Public Relations (PR) and advertising are two of the most important verticals in the communications industry. Although often used interchangeably, they differ significantly in terms of their strategies, objectives, and outcomes.
Speaking to Leighton Cosseboom of AC Ventures and Enricko Lukman of Content Grow on the fourth episode of the Comms in Asia podcast by C2 Media, Arun Sudhaman, CEO & editor-in-chief at PRovoke Media, formerly known as the Holmes Report, shares his journey to date and views on where the PR industry is likely going in Asia-Pacific region.
In this blog post, we get Arun’s thoughts on PR and advertising, and why he finds the former more compelling than other verticals in the comms industry.
Stronger relationship with the real world
One of the reasons Arun finds PR more compelling is its stronger relationship with the real world.
"We write about crises that companies are facing. We write about organizational challenges, geopolitical risk, cyber security."
In contrast, advertising campaigns are less likely linked to real-world issues and often have an “aspirational” element to them.
Although Sudhaman acknowledges that advertising is changing with campaigns becoming more realistic and acknowledging social issues, he believes that that has actually played to the PR industry's strengths in many ways.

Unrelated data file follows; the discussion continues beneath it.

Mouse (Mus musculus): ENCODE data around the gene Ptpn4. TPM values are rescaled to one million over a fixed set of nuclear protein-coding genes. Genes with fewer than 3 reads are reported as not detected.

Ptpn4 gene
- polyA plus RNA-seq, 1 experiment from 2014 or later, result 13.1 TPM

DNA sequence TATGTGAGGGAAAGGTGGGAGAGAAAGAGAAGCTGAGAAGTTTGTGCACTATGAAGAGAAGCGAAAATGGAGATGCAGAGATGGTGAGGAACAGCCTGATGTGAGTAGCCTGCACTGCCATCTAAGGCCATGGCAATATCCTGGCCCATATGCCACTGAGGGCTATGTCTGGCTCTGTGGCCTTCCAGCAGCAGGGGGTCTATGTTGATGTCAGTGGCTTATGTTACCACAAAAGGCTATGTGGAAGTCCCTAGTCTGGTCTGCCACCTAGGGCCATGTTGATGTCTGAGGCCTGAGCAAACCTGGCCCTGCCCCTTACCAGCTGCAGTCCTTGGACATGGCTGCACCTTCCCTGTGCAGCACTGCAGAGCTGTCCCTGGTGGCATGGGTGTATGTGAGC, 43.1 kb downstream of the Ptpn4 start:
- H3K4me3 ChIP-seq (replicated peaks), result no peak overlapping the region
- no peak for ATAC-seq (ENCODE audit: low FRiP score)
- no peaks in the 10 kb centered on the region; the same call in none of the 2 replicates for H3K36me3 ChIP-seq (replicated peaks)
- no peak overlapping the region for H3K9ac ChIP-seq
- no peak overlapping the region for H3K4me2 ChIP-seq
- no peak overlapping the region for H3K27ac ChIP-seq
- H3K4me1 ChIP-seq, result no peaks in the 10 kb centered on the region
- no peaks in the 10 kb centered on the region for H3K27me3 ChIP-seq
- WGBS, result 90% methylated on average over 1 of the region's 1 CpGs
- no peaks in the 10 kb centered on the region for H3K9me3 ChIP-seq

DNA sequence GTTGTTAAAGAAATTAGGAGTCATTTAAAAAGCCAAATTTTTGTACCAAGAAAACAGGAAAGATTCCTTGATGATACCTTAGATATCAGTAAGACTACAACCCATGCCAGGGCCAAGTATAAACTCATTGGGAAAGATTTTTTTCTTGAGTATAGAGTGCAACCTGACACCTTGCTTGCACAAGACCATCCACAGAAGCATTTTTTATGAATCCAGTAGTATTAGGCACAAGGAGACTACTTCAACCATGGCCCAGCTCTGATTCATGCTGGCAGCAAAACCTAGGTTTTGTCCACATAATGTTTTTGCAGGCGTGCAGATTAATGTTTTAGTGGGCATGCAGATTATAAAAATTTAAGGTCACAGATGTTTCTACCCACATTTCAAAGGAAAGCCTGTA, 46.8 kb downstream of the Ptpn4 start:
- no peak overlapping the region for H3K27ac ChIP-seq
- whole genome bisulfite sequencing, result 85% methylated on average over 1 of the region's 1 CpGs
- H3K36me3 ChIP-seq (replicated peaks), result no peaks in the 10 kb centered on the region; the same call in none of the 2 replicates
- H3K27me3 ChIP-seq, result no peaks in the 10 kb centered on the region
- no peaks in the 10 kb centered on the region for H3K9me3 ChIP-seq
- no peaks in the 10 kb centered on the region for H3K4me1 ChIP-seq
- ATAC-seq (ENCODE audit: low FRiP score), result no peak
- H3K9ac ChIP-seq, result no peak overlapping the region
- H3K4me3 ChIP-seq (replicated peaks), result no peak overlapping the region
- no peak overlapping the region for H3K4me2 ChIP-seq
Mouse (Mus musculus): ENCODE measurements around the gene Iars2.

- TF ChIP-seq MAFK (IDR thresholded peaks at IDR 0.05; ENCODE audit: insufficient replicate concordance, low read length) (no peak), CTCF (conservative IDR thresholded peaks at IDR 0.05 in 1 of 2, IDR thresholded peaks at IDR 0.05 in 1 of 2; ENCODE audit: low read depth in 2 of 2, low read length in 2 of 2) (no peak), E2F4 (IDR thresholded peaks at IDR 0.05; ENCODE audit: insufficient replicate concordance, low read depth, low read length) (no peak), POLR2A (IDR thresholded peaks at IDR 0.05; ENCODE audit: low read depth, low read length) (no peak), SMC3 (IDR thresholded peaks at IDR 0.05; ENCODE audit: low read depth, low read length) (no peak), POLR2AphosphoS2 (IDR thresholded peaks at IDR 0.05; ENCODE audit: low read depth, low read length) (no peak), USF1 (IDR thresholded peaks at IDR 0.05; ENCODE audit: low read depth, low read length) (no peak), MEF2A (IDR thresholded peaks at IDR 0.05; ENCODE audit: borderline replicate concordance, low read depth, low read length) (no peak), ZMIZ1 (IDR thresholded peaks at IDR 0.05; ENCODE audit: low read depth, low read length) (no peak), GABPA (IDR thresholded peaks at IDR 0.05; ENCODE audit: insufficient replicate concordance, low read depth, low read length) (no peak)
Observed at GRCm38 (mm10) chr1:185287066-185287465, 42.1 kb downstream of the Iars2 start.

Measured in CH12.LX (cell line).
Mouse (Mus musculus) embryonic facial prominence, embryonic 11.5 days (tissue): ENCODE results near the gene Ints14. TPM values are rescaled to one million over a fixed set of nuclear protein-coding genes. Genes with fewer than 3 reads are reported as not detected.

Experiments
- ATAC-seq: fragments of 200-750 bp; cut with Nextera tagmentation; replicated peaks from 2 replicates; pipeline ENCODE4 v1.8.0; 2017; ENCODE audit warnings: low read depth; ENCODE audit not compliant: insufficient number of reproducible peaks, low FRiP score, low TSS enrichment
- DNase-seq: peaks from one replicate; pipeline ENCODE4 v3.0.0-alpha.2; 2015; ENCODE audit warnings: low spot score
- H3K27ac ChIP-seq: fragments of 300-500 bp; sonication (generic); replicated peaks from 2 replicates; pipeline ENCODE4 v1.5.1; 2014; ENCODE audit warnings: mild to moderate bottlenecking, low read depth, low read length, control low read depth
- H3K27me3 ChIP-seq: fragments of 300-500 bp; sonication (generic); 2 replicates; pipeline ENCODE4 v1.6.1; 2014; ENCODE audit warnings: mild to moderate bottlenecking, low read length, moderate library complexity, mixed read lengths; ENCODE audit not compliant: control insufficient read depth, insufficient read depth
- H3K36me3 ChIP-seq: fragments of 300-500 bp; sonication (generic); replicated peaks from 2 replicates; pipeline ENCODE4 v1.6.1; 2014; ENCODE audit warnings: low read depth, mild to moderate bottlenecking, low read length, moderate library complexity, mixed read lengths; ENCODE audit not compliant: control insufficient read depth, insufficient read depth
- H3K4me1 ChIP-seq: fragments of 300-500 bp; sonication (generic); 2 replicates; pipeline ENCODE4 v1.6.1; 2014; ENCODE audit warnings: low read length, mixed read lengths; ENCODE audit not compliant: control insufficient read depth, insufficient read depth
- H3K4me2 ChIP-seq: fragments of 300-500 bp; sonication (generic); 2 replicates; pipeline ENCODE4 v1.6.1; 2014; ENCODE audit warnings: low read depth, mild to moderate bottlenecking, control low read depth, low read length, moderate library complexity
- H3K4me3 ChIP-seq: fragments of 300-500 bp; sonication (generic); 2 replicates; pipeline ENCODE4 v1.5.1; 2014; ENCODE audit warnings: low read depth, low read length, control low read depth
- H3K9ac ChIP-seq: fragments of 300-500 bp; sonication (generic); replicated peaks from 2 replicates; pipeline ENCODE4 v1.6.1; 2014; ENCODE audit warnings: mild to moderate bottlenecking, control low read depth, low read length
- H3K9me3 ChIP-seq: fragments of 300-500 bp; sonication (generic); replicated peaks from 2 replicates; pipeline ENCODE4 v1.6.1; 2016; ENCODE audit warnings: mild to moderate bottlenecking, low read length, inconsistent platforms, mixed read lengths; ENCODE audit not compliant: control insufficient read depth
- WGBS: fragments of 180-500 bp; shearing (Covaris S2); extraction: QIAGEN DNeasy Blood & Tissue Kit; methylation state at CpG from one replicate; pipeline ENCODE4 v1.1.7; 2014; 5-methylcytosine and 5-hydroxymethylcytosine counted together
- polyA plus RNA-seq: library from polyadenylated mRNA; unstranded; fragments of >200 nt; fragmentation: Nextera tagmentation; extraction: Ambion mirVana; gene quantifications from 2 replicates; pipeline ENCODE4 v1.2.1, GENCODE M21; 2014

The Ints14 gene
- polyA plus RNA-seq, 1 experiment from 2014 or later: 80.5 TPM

Focuses on multiple stakeholders
Another reason why Arun finds PR more interesting is the industry's focus on multiple stakeholders. PR is not just about customers; it involves the whole spectrum of stakeholders, including employees, shareholders, regulators, NGOs, and community organizations.
According to Arun, in advertising, the typical approach focuses on the customer and the customer alone, which is pretty much what the marketing function in general is about.
"However, when we talk about public relations, it really is the whole spectrum of stakeholders – it's not just customers." - Arun Sudhaman
Sudhaman's observations highlight the importance of having a multistakeholder view when it comes to PR. Rather than thinking of creativity and storytelling as just a means to boost sales, PR should focus on addressing the concerns and needs of all stakeholders.
The future of the PR industry in APAC
The PR industry in Asia has some distinct characteristics that set it apart from the rest of the world, Arun shares.
These include cultural differences, social media behaviors, and government relations, to name a few.
As emerging tech like conversational AI evolves to change the face of the industry, many PR professionals may be wondering how best to adapt.
Arun believes that the PR industry in APAC is set for significant growth, given the increasing importance of reputation management and crisis communications.
"There's a greater level of scrutiny that companies are under now, particularly around ESG (Environmental, Social, and Governance) issues. That is going to increase in the future and I think the more that happens, the more important PR becomes."
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